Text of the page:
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Rochester, USA, Homeless Squatting In Foreclosed City Homes

The Local Action Group (LAG) in Rochester is continuing to move "homeless people" into people-less homes. Raising housing to a human right . Starting in January 2011 the TakeBack the Land movement will launch its winter offensive with sustained actions in key mid west cities.
Take Back the Land-Rochester has liberated two (2) homes in Rochester, NY and is planning eviction defenses for more. In the video, we meet the family saved from the street and Ryan Acuff talks about the organization's objectives.

The City of Rochester has about 3,000 vacant buildings. Several of them have new occupants – homeless people – who moved in, changed the locks, and turned on the lights.Legally, they’re known as “squatters,” people who live in a place without a deed or tenant agreement. They’ve been living in the houses for months without anyone noticing.

“It’s just wonderful to have a house, to have heat, to have food in your refrigerator,” said a woman who moved into a three-bedroom house last week with her two children, including a 3-week-old newborn.

The homeless individuals and families didn’t move into the houses on their own. They were helped by Take Back the Land Rochester, a local chapter of a national organization. The group identifies foreclosed properties in good condition and becomes a sort of landlord, arranging to have the utilities turned on and securing the houses. CNN Money featured the group's efforts in Rochester.

Take Back the Land has taken over four city houses in the last four months. Three are occupied by individual families and another is occupied by five unrelated people.

“We think that houses should be used for people,” said Ryan Acuff, head of the local group. He said he has a waiting list for houses.

13WHAM News agreed not to identify the occupants or the addresses of the houses, as the residents are fearful they will be found out and evicted. Several local attorneys said it’s unlikely the owners would call the police on the occupants. Rather, the banks that own the houses would file a civil eviction proceeding, which includes a court hearing.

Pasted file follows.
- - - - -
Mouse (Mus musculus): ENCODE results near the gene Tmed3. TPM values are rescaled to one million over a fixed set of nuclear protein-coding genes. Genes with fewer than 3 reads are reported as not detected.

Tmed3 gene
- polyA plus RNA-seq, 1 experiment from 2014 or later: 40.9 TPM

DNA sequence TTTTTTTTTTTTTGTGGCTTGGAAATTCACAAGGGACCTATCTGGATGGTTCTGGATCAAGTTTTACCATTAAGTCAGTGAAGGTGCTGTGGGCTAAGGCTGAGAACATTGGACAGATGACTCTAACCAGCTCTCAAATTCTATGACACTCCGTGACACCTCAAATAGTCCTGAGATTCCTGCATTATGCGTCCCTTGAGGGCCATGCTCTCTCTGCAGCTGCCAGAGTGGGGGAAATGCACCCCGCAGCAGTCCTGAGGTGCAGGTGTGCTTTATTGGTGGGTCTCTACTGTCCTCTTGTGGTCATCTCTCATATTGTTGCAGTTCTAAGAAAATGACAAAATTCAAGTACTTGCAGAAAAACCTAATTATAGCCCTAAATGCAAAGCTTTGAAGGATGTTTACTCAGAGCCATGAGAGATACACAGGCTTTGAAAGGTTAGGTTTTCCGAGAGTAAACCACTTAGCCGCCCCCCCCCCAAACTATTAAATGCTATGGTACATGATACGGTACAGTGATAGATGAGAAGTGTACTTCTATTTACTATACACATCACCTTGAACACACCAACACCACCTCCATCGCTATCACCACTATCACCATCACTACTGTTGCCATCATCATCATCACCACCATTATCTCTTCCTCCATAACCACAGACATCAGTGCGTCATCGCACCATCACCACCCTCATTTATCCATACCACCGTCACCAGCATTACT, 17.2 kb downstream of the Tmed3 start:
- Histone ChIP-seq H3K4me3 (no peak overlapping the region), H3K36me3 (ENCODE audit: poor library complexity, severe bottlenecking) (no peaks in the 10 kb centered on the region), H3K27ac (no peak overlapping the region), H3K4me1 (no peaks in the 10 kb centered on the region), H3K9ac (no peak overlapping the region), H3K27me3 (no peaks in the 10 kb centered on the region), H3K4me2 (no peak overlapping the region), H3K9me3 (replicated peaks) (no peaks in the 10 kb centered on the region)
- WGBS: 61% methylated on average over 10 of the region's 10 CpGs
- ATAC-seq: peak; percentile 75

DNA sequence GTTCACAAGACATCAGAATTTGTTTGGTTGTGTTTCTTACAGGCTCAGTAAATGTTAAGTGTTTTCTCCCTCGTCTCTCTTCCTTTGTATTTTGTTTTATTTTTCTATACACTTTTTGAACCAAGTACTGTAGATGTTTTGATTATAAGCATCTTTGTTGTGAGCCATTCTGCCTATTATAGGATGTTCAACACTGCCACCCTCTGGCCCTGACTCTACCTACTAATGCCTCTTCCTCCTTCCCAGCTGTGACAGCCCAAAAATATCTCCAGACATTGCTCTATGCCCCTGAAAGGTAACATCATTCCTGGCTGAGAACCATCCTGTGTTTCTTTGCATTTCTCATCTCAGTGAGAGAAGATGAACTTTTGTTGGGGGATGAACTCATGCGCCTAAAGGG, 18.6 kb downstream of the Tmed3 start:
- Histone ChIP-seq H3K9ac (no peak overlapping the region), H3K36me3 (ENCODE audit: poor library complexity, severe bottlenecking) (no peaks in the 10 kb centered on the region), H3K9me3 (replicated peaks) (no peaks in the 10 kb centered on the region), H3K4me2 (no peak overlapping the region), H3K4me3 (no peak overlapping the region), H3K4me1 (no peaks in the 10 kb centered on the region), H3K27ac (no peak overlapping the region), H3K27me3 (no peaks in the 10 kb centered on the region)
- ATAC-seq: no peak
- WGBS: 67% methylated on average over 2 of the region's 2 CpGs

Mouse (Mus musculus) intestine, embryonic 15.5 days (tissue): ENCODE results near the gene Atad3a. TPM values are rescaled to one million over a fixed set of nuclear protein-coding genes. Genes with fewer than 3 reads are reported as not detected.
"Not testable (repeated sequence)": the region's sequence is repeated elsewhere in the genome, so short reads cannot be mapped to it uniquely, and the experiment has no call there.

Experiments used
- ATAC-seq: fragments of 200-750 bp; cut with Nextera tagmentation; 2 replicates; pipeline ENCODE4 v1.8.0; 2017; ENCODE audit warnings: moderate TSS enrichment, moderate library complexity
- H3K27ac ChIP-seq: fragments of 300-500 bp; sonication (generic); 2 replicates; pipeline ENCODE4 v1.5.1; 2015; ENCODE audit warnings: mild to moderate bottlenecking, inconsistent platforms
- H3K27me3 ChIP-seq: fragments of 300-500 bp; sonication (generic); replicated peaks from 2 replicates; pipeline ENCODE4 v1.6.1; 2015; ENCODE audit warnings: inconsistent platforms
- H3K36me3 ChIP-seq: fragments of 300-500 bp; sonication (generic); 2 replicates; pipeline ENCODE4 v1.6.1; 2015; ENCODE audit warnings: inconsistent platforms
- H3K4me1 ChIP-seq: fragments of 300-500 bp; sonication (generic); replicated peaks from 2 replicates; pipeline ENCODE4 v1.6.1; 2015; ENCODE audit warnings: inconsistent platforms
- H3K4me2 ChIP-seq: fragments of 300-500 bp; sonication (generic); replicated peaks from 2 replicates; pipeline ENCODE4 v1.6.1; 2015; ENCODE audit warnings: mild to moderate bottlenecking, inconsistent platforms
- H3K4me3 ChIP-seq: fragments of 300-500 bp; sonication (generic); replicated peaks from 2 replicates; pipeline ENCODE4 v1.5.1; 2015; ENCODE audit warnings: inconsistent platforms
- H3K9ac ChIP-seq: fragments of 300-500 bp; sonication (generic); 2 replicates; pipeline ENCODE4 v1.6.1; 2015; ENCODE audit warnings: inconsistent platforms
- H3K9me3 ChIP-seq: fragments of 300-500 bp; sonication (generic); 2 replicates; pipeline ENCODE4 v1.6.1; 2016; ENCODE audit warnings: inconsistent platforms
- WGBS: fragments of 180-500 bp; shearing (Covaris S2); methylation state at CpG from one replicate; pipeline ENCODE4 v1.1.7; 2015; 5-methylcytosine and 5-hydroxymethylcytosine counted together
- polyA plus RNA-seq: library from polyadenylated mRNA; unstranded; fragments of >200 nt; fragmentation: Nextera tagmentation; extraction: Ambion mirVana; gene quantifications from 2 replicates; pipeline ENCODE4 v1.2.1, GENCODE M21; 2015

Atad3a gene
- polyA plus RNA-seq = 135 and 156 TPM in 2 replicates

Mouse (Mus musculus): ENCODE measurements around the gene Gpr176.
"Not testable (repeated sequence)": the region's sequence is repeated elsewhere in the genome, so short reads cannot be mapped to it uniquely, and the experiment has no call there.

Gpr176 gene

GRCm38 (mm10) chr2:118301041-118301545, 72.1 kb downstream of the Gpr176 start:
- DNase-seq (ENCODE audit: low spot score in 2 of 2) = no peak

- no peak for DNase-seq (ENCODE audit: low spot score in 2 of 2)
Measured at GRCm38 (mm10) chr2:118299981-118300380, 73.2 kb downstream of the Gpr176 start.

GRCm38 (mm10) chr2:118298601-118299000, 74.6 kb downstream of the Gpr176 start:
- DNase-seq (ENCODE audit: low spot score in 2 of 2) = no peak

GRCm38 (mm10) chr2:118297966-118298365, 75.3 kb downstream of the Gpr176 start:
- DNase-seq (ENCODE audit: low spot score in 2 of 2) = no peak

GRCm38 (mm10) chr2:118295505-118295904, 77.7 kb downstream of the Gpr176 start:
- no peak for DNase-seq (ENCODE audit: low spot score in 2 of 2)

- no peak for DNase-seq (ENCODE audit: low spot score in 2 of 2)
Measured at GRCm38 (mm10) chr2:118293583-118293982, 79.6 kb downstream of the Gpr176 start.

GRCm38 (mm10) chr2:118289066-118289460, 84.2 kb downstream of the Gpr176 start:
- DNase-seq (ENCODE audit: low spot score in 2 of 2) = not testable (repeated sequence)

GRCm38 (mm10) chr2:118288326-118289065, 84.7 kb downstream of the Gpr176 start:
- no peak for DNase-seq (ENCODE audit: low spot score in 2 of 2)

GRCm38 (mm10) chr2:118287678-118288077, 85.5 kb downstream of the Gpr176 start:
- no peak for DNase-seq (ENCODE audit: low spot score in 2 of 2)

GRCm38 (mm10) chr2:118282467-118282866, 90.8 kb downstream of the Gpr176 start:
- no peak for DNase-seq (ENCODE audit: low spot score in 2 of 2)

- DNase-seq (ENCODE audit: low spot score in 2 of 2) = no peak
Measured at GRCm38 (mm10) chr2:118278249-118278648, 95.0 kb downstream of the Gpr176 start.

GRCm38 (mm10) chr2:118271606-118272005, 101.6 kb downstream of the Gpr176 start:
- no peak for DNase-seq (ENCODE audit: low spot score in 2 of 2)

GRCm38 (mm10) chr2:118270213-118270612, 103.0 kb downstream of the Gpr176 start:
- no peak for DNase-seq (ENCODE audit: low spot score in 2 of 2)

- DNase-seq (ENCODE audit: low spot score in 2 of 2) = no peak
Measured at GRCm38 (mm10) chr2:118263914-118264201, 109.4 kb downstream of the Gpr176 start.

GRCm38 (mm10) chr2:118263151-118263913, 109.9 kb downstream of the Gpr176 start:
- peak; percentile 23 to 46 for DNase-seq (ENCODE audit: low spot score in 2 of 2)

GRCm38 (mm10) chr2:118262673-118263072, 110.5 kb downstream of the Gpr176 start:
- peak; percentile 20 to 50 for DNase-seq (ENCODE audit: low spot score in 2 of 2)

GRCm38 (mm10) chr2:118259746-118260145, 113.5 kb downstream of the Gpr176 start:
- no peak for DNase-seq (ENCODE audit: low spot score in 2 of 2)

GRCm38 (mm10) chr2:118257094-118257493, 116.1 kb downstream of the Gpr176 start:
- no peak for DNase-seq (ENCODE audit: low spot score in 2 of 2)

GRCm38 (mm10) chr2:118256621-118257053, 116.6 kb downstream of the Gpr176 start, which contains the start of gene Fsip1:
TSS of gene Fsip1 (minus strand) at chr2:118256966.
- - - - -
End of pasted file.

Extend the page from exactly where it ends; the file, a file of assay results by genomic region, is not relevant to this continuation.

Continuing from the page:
Acuff said if any civil action is filed against the residents, Take Back the Land would fight it in court. He also plans to submit a proposal to a bank to buy one of the houses for $1. He said his group has been making improvements to the properties.

“Take Back the Land Rochester’s primary concern is not what’s legal and illegal, but what’s moral and immoral,” said Acuff. “We believe it’s immoral to have people out on the street, especially in Rochester’s winter especially during the holiday season.”

Jeff Eichner, an attorney for the City of Rochester, said he was shocked to hear about the squatters. Deputy Mayor Tom Richards, who frequently dealt with housing issues when he was Corporation Counsel, also had not heard of the situation. He said his main concern would be safety issues.

The woman who moved into a house with her two children is in her late 30s and said she became homeless after she could no longer work because of her high-risk pregnancy. She said she could not secure housing assistance because she earned unemployment. She said area homeless shelters turned her away for the same reason.

The woman said the house she moved into is “livable.”

“Pipes and stuff got froze up,” she said. “Some of the tiles on the ceiling came down, needed to be painted. But this is what happens when homes just sit up there. And nobody’s in there. Now I’m in there and I can help get it back livable.”

The woman said the house is hers.

“You ride around you see how many houses are for sale or vacant or boarded up, so why wouldn’t you want me to stay there instead of it just sitting there?” she said. “It’s a better solution for both of us.”

Based on Rachel Barnhart and Take Back the Land


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